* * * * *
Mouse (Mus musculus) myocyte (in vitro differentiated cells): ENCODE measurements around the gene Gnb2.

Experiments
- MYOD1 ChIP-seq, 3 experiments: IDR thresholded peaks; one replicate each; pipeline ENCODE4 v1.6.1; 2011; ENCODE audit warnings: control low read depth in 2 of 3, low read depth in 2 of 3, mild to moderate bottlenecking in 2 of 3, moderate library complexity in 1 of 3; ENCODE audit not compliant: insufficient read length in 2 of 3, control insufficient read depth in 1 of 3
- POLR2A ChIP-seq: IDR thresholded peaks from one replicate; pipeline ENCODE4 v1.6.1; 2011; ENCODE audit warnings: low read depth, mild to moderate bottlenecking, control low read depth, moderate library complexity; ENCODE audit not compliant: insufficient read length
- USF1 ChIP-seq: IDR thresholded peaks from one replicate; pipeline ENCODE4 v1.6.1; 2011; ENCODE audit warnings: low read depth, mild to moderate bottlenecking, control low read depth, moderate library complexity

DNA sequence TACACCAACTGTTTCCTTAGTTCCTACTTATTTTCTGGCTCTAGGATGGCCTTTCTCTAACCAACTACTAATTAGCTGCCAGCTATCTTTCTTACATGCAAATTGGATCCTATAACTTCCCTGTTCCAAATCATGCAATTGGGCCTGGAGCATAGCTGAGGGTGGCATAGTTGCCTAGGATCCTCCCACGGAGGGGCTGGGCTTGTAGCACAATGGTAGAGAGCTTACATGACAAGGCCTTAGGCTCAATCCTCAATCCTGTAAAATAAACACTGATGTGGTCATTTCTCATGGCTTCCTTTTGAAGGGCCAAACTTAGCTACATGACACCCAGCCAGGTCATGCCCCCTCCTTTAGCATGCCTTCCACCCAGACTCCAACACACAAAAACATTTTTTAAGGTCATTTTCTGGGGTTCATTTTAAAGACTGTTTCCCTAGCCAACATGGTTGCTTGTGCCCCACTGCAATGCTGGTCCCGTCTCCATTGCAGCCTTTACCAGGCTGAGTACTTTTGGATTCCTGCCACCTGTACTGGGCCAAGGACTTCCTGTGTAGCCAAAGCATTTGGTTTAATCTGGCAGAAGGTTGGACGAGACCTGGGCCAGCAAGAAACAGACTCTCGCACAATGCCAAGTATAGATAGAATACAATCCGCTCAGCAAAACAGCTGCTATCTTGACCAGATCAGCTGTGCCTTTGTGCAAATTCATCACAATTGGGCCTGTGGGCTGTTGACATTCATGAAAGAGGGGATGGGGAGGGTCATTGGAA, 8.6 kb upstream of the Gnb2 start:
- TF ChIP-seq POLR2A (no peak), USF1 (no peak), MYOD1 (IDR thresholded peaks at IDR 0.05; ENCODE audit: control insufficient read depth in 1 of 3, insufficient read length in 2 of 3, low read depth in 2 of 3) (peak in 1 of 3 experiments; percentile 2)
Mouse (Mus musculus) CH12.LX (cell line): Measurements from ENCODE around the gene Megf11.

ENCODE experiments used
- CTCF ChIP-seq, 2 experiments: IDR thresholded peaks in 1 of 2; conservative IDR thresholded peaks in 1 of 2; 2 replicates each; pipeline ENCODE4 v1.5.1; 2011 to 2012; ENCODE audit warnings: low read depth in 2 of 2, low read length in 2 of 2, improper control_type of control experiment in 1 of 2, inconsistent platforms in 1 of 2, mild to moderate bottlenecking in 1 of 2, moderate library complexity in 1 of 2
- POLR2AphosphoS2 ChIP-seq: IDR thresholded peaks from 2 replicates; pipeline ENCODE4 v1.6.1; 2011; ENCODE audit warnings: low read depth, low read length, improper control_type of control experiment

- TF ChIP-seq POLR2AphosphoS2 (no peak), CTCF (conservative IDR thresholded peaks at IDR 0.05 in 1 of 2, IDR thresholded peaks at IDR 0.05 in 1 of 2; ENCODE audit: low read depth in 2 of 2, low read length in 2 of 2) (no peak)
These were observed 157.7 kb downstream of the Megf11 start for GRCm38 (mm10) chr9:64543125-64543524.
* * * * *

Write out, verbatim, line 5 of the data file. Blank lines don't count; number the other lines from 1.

- USF1 ChIP-seq: IDR thresholded peaks from one replicate; pipeline ENCODE4 v1.6.1; 2011; ENCODE audit warnings: low read depth, mild to moderate bottlenecking, control low read depth, moderate library complexity